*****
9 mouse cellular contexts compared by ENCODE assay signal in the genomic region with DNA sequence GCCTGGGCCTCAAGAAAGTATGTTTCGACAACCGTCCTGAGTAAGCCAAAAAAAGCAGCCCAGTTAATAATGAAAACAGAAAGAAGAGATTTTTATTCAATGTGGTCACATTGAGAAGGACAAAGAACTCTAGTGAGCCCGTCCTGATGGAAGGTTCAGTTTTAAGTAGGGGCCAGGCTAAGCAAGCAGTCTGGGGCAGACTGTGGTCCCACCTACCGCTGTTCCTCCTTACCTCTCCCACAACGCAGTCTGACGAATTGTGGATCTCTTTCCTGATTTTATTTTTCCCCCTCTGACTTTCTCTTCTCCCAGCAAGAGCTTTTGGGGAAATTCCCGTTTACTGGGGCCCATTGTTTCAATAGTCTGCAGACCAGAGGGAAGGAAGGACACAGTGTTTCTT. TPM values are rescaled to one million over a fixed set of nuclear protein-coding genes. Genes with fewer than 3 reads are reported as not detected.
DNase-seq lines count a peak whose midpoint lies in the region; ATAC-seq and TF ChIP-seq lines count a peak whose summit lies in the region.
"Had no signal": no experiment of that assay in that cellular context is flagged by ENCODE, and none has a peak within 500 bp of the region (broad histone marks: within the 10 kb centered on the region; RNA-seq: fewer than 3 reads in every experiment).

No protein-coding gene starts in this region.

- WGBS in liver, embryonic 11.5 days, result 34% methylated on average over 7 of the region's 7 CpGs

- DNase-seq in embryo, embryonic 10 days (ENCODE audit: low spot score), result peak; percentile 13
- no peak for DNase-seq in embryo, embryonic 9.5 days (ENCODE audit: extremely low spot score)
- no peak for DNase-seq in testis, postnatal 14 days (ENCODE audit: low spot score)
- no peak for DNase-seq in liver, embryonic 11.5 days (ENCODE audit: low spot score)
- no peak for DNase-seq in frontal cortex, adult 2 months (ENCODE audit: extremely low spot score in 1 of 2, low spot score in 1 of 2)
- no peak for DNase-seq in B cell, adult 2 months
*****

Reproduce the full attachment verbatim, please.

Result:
9 mouse cellular contexts compared by ENCODE assay signal in the genomic region with DNA sequence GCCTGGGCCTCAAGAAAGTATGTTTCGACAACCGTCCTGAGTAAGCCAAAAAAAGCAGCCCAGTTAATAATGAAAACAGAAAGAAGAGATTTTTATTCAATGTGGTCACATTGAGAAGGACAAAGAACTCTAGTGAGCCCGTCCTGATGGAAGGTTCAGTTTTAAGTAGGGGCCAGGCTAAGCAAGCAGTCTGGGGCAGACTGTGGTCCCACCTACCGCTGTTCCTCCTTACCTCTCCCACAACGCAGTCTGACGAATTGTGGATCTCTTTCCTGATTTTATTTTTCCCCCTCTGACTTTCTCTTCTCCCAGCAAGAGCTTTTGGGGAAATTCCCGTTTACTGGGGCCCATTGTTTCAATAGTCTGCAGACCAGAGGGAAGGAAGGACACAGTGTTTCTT. TPM values are rescaled to one million over a fixed set of nuclear protein-coding genes. Genes with fewer than 3 reads are reported as not detected.
DNase-seq lines count a peak whose midpoint lies in the region; ATAC-seq and TF ChIP-seq lines count a peak whose summit lies in the region.
"Had no signal": no experiment of that assay in that cellular context is flagged by ENCODE, and none has a peak within 500 bp of the region (broad histone marks: within the 10 kb centered on the region; RNA-seq: fewer than 3 reads in every experiment).

No protein-coding gene starts in this region.

- WGBS in liver, embryonic 11.5 days, result 34% methylated on average over 7 of the region's 7 CpGs

- DNase-seq in embryo, embryonic 10 days (ENCODE audit: low spot score), result peak; percentile 13
- no peak for DNase-seq in embryo, embryonic 9.5 days (ENCODE audit: extremely low spot score)
- no peak for DNase-seq in testis, postnatal 14 days (ENCODE audit: low spot score)
- no peak for DNase-seq in liver, embryonic 11.5 days (ENCODE audit: low spot score)
- no peak for DNase-seq in frontal cortex, adult 2 months (ENCODE audit: extremely low spot score in 1 of 2, low spot score in 1 of 2)
- no peak for DNase-seq in B cell, adult 2 months